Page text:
Archive for May, 2014


After we had finished exploring the Bluebell Walk at Arlington (see my previous post) we drove the short distance to the ancient village of Alfriston.  At least we were to discover that it was so ancient and indeed I cannot remember seeing any buildings other than churches that go back as far as many do in Alfriston.  Clearly, because it is so old it does not cater tremendously well for disabled people, but we found a little café called the Singing Kettle, which had some chairs and tables squeezed onto the pavement outside.  The young lady who runs the place was most helpful and we were able to enjoy a much needed tea, coffee and cake.   Whilst sitting there, I looked to our right, where Ye Olde Smugglers Inne sits.  I looked at the sign with a fair degree of incomprehension as I tried to take in the fact that this Inn dates from 1358.


Alfriston - Ye Olde Smugglers Inne 1


Alfriston - Ye Olde Smugglers Inne 2

Alfriston - Ye Olde Smugglers Inne 2-1

Ye Olde Smugglers Inne

After we had finished at the Singing Kettle I walked down the main street, past the George Inn on the left and the Star Inn on the right.  The George dates from 1397 and is a most attractive building, whilst the Star, or at least the building that is the Star, apparently dates from 1260.


Alfriston - The George Inn 2-1

The George Inn

    Alfriston - Looking back at the George Inn 1-1

Looking back at the George Inn

  Alfriston - The Star Inn 1-1

The Star Inn

  Alfriston - The Star Inn 2-1

The Star Inn


A little further down the street from the George is an equally ancient building, now the home of Moonraker’s Restaurant.  Certainly simply from an ambience viewpoint it looks a great place to dine out.


Alfriston - Moonraker's Restaurant 1-2

Moonraker’s Restaurant


I wandered further down the main street and then turned off to the left and eventually found myself on a patch of green, called the Tye, across from which stood Alfriston’s parish church, St Andrew’s.   I would have like to have had the time to explore this church, which is known as the Cathedral of the Downs.  From the outside it looked most attractive, dating from the 1370s.


Alfriston - St Andrew's Church - The Cathedral of the Downs 1-1


Alfriston - St Andrew's Church - The Cathedral of the Downs 2-1


Alfriston - St Andrew's Church - The Cathedral of the Downs 5-1

Views of St Andrew’s Church, Alfriston

Alfriston is famous for Drusilla’s Park, which originally was just a small zoo, or if you prefer, a zoo for small animals!  While that is undoubtedly a great attraction, for me the village itself is a huge attraction.











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This Spring has seen such a profusion of that beautiful woodland flower, the bluebell.  I certainly noticed how many there seemed to be this year, compared with previous years, whilst driving along the country lanes south of my home town of Horsham, West Sussex.  They have been a sight that gladdens the heart, for not only are they beautiful but they also smell so nice.   A cousin of mine had mentioned last year that she and a friend had visited the Bluebell Walk at Arlington, near Polegate.  Since this is not far from Eastbourne, Maggie and I decided to spend a couple of days at the Eastbourne Centre, where we had been a couple of times previously, and which caters very well for disabled people.  So it was that we drove down to Eastbourne on the Wednesday after Easter and the following day set off for Arlington, arriving about lunchtime.  Disabled parking is more or less opposite the entrance, where there is a café serving light lunches and also a barn where there were a variety of farm animals – sheep, pigs and angora goats.   After lunch we entered the Bluebell Walk, and oh wow!!  Bluebells as far as one could see, millions of them or so it seemed.  The paths are fine for wheelchairs and mobility scooters, although I can imagine there being problems in wet weather.  We were lucky in that it was a fine day and the paths were dry.  The walk covers quite a lot of ground and I could not see any paths that were not accessible.  Saying that, there is a specific path for disabled people, but we ventured away from it quite safely.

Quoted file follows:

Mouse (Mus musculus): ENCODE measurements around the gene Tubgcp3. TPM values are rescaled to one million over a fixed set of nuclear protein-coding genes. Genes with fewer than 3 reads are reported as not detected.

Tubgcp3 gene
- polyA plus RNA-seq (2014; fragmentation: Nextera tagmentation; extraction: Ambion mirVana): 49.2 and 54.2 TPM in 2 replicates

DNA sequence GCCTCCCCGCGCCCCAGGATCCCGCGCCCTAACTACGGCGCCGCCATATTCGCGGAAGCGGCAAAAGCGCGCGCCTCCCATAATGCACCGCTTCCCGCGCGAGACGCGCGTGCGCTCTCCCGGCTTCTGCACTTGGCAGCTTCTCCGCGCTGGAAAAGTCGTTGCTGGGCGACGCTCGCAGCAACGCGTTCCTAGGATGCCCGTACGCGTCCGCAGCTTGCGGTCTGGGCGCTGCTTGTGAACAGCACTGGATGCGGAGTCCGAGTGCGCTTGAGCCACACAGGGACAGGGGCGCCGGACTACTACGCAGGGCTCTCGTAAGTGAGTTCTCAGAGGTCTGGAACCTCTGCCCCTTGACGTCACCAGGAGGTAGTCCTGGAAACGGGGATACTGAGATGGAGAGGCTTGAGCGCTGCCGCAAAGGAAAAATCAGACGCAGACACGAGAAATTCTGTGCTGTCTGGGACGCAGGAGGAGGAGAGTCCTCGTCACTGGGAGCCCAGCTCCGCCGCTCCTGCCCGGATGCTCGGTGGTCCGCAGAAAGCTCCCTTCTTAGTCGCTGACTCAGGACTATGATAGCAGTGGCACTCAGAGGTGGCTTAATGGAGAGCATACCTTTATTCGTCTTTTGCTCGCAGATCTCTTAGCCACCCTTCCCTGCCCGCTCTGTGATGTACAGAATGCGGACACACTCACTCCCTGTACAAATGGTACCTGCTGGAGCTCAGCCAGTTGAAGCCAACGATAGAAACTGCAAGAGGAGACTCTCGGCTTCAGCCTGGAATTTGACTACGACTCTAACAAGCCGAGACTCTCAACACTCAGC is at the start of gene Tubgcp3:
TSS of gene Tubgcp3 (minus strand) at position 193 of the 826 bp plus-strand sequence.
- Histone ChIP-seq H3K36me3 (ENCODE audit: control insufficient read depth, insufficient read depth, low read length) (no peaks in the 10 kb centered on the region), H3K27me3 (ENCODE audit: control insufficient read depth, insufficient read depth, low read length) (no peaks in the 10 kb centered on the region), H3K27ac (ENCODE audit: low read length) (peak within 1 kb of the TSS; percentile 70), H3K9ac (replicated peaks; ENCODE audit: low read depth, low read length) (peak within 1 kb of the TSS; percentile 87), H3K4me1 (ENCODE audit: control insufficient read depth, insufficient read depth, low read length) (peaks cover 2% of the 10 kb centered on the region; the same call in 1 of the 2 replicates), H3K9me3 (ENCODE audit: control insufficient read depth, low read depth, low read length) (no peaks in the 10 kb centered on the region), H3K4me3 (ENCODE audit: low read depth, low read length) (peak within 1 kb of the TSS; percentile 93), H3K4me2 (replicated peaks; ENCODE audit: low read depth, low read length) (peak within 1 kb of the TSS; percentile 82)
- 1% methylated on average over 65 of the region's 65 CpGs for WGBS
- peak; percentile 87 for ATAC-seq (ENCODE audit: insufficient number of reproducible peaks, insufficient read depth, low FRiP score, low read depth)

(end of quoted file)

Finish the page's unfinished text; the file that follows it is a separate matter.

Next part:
Arlington Bluebell Walk 1-1   Arlington Bluebell Walk 3   Arlington Bluebell Walk - Bluebell close-up 2   Amongst the bluebells there were thousands of wood anemones, their white colour contrasting very well with the bluebells.  There are also a couple of ponds, one of which has a small island well-populated with flowers. Arlington bluebells and wood anemones   Arlington Bluebell Walk - Bluebells and Wood anemones 10 Arlington Bluebell Walk - pond 5-1     Arlington Bluebell Walk - pond 1 Seeing so many of these wonderful flowers all in one place simply made the heart sing.  It is truly a special place, one to which I would like to return one day.

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